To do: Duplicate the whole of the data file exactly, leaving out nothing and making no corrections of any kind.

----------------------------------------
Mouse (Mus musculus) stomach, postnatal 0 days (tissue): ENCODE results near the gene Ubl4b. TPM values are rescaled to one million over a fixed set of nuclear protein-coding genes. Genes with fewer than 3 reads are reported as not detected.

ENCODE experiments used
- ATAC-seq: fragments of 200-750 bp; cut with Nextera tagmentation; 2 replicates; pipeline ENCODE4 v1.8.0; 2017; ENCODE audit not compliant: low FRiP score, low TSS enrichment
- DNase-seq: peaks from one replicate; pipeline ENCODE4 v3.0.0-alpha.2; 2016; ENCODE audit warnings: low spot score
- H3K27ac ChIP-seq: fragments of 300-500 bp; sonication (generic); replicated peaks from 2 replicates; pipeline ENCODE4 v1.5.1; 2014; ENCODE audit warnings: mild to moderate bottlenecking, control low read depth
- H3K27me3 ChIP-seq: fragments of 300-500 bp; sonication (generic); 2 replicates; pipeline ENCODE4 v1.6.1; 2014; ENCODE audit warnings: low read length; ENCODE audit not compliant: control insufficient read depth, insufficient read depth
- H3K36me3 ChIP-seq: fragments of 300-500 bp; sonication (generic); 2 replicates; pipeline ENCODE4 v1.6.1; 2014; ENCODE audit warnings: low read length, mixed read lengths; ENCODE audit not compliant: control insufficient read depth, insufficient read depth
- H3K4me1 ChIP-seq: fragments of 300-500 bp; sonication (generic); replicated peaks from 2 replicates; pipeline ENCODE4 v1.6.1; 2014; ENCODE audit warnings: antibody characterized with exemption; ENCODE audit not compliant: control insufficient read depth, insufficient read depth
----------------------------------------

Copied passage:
Mouse (Mus musculus) stomach, postnatal 0 days (tissue): ENCODE results near the gene Ubl4b. TPM values are rescaled to one million over a fixed set of nuclear protein-coding genes. Genes with fewer than 3 reads are reported as not detected.

ENCODE experiments used
- ATAC-seq: fragments of 200-750 bp; cut with Nextera tagmentation; 2 replicates; pipeline ENCODE4 v1.8.0; 2017; ENCODE audit not compliant: low FRiP score, low TSS enrichment
- DNase-seq: peaks from one replicate; pipeline ENCODE4 v3.0.0-alpha.2; 2016; ENCODE audit warnings: low spot score
- H3K27ac ChIP-seq: fragments of 300-500 bp; sonication (generic); replicated peaks from 2 replicates; pipeline ENCODE4 v1.5.1; 2014; ENCODE audit warnings: mild to moderate bottlenecking, control low read depth
- H3K27me3 ChIP-seq: fragments of 300-500 bp; sonication (generic); 2 replicates; pipeline ENCODE4 v1.6.1; 2014; ENCODE audit warnings: low read length; ENCODE audit not compliant: control insufficient read depth, insufficient read depth
- H3K36me3 ChIP-seq: fragments of 300-500 bp; sonication (generic); 2 replicates; pipeline ENCODE4 v1.6.1; 2014; ENCODE audit warnings: low read length, mixed read lengths; ENCODE audit not compliant: control insufficient read depth, insufficient read depth
- H3K4me1 ChIP-seq: fragments of 300-500 bp; sonication (generic); replicated peaks from 2 replicates; pipeline ENCODE4 v1.6.1; 2014; ENCODE audit warnings: antibody characterized with exemption; ENCODE audit not compliant: control insufficient read depth, insufficient read depth